It may sound counter-intuitive, but always put a bowl of water in the crate with them (not food).  Never leave a puppy or dog in a crate for longer than an hour without access to water, especially if it is a hot day, they have just been running around, or they have just eaten a big bowl of dry food.  If they constantly knock the water bowl over, you can get a hamster-style ‘drip bottle’ from most good pet supply stores that will keep them hydrated in the crate.


Newspaper/ Potty Pad Training


All the above applies, except you are taking puppy to a pad placed somewhere in the house (See? Seems suspect doesn’t it?).  That pee pad should be by the door that they would eventually use to access the back yard.


What if I Live in an Apartment?


Everything still applies, but there are some stairs, or an elevator, involved.  Look at it as extra exercise!


Toilet Training Tips:


Tip 1: Rule of thumb – take them to the appropriate place to go potty right after a drink or food, or sleeping. 


Top 2: To help train puppy behaviorally, always use the same word or phrase (and tone) as you are taking them to the bathroom, as well as while they are going.  For example, ‘pee time’ or ‘time to go potty’.  Always praise in a high happy voice as they are doing the deed in the correct place.  If you do this consistently, and never give it up, you will have a dog that knows what ‘pee time’ means, and will go out and pee on command.


Tip 3: Some breeds are harder to house train than others.  Do your research online before buying the pup.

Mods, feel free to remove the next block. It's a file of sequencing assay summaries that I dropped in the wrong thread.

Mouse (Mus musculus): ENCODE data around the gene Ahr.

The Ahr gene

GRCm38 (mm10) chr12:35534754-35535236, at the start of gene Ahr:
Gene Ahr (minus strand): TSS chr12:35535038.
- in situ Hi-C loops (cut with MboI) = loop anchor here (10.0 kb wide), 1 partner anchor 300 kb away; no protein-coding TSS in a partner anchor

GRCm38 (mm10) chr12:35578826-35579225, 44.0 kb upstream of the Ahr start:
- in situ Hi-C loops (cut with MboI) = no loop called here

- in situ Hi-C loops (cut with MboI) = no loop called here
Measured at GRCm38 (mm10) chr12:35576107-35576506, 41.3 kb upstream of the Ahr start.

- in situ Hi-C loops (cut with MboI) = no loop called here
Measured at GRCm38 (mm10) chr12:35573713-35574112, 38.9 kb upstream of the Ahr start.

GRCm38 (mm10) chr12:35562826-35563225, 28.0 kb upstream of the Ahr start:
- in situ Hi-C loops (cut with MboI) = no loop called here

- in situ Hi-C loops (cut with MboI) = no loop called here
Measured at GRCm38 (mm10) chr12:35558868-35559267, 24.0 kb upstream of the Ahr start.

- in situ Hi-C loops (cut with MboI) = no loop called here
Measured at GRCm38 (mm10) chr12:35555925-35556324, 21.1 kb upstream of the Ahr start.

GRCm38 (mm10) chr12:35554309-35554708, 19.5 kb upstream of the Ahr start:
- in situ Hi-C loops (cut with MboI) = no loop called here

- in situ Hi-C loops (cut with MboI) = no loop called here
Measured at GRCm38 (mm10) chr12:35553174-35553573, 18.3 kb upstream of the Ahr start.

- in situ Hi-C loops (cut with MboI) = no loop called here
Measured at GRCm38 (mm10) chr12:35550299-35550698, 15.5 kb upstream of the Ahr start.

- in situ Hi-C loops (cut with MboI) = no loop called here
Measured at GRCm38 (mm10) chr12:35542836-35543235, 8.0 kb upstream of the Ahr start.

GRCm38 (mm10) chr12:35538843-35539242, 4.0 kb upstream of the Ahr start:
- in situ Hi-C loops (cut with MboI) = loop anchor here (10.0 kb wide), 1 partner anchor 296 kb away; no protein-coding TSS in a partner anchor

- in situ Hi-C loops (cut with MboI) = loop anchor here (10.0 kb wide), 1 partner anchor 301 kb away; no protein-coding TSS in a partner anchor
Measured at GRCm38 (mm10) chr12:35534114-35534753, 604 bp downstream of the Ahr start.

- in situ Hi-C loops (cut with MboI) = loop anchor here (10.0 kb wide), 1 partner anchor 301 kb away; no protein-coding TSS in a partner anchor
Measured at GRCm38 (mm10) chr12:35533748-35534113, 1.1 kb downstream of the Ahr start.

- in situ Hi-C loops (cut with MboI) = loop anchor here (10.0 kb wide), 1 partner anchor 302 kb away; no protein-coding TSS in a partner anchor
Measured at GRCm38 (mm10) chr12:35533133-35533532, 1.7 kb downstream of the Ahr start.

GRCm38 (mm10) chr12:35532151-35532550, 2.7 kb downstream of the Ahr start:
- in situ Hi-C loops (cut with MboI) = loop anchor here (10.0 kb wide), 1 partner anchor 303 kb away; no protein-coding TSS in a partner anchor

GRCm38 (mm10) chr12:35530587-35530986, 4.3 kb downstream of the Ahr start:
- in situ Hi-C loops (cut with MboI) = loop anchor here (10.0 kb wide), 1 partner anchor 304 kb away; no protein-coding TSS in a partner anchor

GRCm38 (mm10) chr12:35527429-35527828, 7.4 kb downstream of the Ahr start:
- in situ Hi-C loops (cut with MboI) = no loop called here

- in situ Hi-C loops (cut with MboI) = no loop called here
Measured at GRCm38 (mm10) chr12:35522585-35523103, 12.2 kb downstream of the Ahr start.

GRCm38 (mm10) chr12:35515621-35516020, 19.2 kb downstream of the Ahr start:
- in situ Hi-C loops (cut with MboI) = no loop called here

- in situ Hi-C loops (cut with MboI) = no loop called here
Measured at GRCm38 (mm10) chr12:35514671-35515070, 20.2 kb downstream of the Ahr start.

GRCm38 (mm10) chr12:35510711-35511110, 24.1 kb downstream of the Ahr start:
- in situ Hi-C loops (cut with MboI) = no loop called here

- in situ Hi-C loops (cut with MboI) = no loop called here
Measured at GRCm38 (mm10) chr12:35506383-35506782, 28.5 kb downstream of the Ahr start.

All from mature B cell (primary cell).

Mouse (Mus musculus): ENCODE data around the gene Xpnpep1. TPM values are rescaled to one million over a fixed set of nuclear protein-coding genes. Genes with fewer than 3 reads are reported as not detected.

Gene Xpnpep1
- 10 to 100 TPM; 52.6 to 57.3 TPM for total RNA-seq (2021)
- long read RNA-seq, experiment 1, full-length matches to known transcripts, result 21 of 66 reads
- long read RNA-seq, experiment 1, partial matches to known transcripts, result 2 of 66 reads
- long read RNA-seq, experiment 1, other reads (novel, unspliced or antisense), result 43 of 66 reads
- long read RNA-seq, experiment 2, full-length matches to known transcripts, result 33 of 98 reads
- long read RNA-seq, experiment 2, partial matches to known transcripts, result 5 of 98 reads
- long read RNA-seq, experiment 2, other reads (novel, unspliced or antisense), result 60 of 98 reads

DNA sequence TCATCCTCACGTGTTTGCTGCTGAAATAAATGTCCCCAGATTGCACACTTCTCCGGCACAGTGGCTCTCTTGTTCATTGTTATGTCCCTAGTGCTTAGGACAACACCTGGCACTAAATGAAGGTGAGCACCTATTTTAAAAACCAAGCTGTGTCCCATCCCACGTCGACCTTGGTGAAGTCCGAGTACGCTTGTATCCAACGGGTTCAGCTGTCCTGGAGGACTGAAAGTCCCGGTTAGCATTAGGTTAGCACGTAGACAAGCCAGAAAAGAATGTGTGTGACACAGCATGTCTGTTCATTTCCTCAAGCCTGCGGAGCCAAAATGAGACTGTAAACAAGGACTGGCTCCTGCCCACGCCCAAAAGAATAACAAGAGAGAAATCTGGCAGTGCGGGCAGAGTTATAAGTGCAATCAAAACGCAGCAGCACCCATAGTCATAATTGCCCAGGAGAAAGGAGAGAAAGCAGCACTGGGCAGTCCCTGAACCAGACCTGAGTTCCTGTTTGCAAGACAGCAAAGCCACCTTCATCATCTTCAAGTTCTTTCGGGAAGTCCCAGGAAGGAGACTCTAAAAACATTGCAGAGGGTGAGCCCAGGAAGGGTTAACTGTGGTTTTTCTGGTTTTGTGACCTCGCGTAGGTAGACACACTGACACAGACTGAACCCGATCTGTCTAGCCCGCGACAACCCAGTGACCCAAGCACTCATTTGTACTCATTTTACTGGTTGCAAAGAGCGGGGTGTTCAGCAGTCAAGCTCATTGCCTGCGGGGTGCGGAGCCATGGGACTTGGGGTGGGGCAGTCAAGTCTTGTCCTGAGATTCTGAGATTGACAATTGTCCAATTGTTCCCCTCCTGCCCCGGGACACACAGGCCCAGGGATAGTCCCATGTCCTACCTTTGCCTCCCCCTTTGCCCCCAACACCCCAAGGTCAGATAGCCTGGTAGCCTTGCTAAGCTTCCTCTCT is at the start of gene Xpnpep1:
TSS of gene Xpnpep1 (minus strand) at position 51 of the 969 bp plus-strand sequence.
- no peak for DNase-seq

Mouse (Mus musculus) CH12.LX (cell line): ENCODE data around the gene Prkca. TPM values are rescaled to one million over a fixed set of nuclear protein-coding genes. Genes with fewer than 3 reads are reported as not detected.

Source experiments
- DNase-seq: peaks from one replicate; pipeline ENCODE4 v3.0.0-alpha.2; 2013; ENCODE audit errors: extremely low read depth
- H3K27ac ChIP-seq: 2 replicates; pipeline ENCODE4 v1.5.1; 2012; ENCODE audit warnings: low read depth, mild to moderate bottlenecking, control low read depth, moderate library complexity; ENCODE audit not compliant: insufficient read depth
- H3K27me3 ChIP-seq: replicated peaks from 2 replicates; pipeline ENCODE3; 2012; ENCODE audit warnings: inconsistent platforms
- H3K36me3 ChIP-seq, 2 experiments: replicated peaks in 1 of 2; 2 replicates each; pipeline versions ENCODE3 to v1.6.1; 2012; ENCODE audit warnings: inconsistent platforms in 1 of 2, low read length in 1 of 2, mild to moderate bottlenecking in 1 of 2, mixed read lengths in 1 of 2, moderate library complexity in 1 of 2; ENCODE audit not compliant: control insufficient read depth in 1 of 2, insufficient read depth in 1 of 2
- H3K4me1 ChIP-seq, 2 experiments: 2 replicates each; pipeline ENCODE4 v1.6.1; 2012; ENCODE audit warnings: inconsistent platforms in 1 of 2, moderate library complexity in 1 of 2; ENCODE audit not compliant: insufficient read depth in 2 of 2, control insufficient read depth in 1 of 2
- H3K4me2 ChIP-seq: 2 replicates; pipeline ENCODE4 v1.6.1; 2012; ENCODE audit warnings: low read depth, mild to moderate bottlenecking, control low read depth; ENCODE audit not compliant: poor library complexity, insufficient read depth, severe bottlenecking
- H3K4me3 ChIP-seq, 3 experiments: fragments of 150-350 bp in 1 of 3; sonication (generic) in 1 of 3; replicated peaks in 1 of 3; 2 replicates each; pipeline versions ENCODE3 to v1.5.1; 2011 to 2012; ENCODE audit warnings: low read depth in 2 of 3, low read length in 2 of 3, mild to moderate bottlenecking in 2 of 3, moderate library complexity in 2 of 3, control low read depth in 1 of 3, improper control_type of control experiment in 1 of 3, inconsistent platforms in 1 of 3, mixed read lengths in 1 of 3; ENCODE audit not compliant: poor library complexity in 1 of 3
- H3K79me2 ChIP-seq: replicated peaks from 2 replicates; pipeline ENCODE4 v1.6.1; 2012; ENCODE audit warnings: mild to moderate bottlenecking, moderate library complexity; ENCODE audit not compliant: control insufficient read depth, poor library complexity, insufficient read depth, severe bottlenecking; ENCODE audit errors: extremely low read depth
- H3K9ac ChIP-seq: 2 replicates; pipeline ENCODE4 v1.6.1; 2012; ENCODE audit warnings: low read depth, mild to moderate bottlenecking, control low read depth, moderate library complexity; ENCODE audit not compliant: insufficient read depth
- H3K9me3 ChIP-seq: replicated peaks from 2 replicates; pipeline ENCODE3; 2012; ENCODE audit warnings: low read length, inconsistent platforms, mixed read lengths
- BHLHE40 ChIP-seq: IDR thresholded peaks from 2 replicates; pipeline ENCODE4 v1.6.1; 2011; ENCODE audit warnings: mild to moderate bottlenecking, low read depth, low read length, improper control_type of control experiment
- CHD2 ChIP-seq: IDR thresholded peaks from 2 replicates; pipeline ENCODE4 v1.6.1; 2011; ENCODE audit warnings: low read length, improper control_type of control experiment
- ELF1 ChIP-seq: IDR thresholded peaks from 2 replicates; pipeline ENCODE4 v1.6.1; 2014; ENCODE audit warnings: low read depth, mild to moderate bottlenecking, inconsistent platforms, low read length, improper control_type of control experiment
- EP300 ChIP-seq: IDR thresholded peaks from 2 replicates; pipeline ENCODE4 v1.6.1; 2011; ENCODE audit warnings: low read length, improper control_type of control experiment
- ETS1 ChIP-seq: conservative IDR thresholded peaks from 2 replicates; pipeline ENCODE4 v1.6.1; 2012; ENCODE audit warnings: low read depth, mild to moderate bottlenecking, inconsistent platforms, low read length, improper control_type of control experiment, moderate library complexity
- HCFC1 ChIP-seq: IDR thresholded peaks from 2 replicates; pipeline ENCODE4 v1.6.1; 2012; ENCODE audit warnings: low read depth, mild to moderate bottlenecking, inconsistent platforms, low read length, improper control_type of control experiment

A Word on the Role of Punishment in Potty Training


Put simply – don’t do it.  It’s not effective, it upsets your dog and may make their behavior worse, and in time, they may come to fear you.  The reason it is not effective is that when your puppy isn’t able to ‘hold it,’ it’s because he or she IS NOT CAPABLE of doing so.


Don’t get angry, and don’t blame the puppy or think he’s doing it deliberately because he’s wilful or lazy.  The idea that peeing in the house is ‘bad’ is a human cultural practice – dogs do not understand culture, or the human concepts of ‘good’ and ‘bad.’  They understand only their instincts (“I gotta pee right NOW!”) verses learned habits (“I need to pee but my owner praises me if I pee outside.  I like praise so I’ll try to hold it.”) 


Never lose your temper or you’re asking your dog to develop a fear/ aggression issue.  Say a gentle firm ‘no’, preferably catching them in the act, and take them immediately to the appropriate place to go.  If he finishes going where he should, praise the heck out of him and give him a treat.  If he doesn’t, just put him where he (or another pet) has gone before on the lawn, wait for him to sniff (or just wait a few seconds), and then praise the heck out of him. 


The point is to make the proper potty place a positive experience, and a positive place.  A dog that feels afraid when he needs to go to the bathroom is a dog that will grow up with Issues.


In the End


You would do well to be honest with yourself about whether you have the TIME (it is time consuming to start) and patience, to house train a puppy.  It requires diligence and the tolerance to follow through.  Puppies are no different from new born babies, and you wouldn’t blame a baby for pooping or peeing in its diaper would you?


And no, sorry to burst your bubble, diapers don’t work with a puppy.


Good luck!



Mandarin MacLeod

Cat & Dog Behaviorist

Pet Consultant

Rescue Volunteer